BAR HARBOR — Ledgelawn Avenue residents Robert and Kate Jordan, accompanied by their attorney Bill Reiff, appeared before the Planning Board on June 19 to discuss their application to operate a TA-1, which is a bed and breakfast accommodation in a private, year-round residence.
The Jordans had previously rented out an apartment above their garage without town approval.
“The town filed a land use action last fall in which Mr. and Mrs. Jordan were the defendants,” said Town Attorney Ed Bearor. “This was a consent judgment meaning that the parties agreed to this. It was presented to the judge; he signed it and asked a few questions. So it is an order of the court, and it stems from alleged violations of the land use ordinance.”
According to Bearor, the consent agreement stipulates that the Jordans were to refrain from advertising and renting out the dwelling unit.
But in his statements to the board, Reiff said that his clients had since advertised the property and had gone ahead and rented it out a few days ago. The Jordans did not do this to “thumb their noses at authority,” Reiff said, but because “the consent agreement was last year and these rentals are seasonal. And they had fully expected to have the application approved before they advertised or before anyone came in.”
Rob Jordan spoke briefly, saying that the only place they advertise is on Airbnb. After signing the consent agreement last year, he said, he noted in bold letters that they were not taking reservations for 2019.
“I didn’t take the site down because I didn’t want to lose the opportunity to have people come back to it,” he said. “We didn’t start getting reservations until the middle of May,” Jordan said, adding that he did so because, after the June 5 public hearing, he saw no reason why the application would be denied.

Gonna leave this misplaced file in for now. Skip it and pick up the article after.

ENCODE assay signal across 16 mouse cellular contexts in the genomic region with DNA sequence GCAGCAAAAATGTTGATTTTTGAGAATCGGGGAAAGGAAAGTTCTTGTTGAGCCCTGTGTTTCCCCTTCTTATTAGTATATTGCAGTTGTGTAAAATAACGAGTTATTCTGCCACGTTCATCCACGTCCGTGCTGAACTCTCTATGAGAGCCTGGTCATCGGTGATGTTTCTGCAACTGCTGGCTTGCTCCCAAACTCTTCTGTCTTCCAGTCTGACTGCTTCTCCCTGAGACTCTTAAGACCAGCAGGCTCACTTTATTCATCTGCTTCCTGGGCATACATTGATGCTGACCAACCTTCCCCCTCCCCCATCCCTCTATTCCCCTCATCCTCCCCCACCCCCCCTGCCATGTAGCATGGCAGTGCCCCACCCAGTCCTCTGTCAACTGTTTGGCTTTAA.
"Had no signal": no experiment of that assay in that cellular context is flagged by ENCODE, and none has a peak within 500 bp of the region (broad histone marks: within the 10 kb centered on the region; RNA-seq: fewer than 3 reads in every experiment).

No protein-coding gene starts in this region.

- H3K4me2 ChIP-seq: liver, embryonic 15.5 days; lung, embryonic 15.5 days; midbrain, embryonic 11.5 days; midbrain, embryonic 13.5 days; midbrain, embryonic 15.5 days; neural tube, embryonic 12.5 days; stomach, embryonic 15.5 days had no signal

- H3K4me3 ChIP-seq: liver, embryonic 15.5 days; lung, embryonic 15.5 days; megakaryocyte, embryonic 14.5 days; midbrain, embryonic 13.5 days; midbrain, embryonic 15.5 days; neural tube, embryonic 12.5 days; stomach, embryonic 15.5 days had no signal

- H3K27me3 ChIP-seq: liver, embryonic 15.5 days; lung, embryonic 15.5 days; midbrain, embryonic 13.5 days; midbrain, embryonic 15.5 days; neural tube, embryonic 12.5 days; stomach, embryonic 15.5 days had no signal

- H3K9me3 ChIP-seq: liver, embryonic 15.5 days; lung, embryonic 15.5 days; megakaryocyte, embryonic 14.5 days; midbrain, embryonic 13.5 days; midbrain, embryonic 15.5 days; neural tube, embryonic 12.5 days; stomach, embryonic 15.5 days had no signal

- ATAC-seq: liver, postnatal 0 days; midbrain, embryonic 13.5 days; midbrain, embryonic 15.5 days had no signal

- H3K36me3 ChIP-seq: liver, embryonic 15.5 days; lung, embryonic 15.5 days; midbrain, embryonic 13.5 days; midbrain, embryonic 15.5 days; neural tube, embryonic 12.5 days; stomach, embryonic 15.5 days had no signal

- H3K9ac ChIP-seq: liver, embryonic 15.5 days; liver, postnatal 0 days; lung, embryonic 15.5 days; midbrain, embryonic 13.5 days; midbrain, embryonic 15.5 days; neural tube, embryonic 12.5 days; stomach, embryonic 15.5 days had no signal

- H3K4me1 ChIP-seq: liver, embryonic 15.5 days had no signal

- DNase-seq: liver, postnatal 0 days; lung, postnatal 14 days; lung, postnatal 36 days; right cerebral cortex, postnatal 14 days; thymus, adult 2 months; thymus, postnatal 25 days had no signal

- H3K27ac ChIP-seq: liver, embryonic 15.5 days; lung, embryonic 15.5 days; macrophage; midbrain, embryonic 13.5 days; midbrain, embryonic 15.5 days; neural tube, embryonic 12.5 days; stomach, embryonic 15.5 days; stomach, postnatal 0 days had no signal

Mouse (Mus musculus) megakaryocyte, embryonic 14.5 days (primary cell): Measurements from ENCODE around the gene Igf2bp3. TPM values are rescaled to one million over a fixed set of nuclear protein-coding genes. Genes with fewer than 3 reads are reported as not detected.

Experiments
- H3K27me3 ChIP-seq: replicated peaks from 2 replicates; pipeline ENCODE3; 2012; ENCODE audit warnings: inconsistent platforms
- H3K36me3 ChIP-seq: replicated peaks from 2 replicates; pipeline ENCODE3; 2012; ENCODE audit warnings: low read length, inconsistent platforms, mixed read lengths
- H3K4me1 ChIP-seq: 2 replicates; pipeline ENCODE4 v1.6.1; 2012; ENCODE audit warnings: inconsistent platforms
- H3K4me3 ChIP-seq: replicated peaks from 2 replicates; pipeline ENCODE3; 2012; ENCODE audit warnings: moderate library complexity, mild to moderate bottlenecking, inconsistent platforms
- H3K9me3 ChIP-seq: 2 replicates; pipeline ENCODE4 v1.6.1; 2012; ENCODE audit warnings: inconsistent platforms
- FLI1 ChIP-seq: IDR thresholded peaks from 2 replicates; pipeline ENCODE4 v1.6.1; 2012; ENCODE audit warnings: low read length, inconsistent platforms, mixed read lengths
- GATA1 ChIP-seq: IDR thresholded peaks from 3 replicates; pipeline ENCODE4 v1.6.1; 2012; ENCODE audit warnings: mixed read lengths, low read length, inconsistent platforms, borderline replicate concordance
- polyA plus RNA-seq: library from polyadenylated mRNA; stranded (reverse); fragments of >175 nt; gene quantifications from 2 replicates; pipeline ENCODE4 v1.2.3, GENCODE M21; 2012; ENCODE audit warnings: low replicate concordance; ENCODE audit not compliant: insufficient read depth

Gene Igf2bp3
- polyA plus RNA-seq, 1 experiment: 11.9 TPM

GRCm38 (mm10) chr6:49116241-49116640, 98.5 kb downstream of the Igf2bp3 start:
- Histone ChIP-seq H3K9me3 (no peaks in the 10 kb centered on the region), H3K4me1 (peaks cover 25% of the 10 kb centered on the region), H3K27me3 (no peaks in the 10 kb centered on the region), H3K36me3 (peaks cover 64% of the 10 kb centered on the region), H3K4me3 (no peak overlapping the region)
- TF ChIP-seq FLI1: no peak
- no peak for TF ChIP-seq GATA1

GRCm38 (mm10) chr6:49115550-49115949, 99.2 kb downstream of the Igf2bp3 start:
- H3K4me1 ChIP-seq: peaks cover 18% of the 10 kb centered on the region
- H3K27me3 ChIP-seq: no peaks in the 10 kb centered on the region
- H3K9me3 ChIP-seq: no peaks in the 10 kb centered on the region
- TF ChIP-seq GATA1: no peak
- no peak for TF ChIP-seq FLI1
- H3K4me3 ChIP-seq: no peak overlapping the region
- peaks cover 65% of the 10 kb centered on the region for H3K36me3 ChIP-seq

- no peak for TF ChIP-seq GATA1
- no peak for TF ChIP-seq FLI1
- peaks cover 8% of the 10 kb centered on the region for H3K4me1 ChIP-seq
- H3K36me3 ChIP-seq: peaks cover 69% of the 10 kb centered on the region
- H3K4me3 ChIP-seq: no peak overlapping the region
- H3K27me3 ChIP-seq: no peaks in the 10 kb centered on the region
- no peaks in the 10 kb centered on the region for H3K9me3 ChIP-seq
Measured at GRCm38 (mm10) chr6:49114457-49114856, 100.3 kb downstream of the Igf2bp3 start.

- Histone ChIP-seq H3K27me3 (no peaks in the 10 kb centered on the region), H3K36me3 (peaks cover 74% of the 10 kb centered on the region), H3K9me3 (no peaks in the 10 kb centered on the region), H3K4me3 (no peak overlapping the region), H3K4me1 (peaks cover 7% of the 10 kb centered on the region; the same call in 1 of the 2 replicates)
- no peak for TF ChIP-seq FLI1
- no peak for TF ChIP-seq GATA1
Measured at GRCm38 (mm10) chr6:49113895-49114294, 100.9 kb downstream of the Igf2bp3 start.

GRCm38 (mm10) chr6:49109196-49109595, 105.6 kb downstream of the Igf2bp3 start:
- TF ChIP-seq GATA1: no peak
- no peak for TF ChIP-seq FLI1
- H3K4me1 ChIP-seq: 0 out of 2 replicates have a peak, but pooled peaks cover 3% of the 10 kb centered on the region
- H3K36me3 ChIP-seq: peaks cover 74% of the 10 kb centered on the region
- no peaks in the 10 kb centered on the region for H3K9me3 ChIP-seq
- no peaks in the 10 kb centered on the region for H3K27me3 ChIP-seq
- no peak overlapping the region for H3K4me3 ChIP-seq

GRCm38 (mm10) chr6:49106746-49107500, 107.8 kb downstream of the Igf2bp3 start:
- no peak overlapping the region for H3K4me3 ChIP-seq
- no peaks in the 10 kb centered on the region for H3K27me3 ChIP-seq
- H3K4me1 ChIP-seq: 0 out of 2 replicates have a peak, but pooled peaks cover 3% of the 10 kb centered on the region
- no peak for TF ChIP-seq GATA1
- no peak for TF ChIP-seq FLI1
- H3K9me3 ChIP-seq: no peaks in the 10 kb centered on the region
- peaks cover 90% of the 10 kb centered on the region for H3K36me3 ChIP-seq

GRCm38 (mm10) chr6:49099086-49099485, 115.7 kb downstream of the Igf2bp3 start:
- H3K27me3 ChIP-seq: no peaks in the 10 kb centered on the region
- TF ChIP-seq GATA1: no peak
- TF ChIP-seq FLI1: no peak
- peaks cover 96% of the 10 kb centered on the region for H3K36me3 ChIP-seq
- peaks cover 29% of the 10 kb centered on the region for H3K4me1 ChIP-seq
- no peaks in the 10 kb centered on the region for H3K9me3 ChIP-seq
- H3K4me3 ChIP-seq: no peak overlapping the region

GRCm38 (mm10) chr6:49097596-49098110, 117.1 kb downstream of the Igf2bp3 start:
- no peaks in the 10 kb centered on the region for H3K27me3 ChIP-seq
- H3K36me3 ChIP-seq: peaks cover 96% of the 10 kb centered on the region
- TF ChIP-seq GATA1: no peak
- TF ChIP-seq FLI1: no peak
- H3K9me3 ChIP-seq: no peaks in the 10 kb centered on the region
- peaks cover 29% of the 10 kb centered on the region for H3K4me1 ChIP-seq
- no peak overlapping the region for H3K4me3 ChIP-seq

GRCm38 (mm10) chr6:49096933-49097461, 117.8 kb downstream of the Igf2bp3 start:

“I think really what he did was jump the gun and assume he was going to be approved some time ago,” Reiff said.
Chair Tom St. Germain asked whether the board could approve an application with a violation.
“I would hope that you let us work through the violation,” said Bearor. “Otherwise, frankly, you start to undermine the authority of the code office.”
St. Germain later asked if the town could designate Code Enforcement Officer Angie Chamberlain as a representative to help the Jordans get on a path out of violation.
Bearor said Chamberlain could act as an authorized agent but noted that a conditional approval “ought to put a number of days on it and [the board’s] order of decision ought to reflect what will happen if it isn’t resolved.”
“At the root of this, aren’t we litigating the consent agreement? And isn’t that out of our purview?” asked board member Joe Cough.
“If your approval is conditioned upon the violation being satisfied,” said Bearor, “then you get to the same end.”
But board member John Fitzpatrick didn’t like that idea. “Approving something conditionally is still providing it with approval,” he said.
Board member Basil Eleftheriou echoed Fitzpatrick’s concerns. “I like to do things in a step-by-step process,” he said. “Doing it conditionally might open us up to an appeals process, which I’d rather not go down.”
When it came time to call a motion to vote on TA-1 property status and the issue of a parking requirement modification, Cough asked if the applicants would like to wait until “they have all their ducks to be in a row” before the Planning Board deliberated.
“If it’s going to fail, it’s going to fail,” said Jordan. “I’d rather not wait two more weeks or another month to get this all done. It’s already the end of June, and I have a commitment to basically pay a fine to the town on the 21st of a couple thousand dollars. And that’s going to be hard to come up with at this point. So the timeline in terms of what we’re trying to accomplish is dramatically affected by delaying things.”
After unanimously approving the modification for parking, the board addressed the issue of TA-1 status and decided to continue considering the application at the next meeting.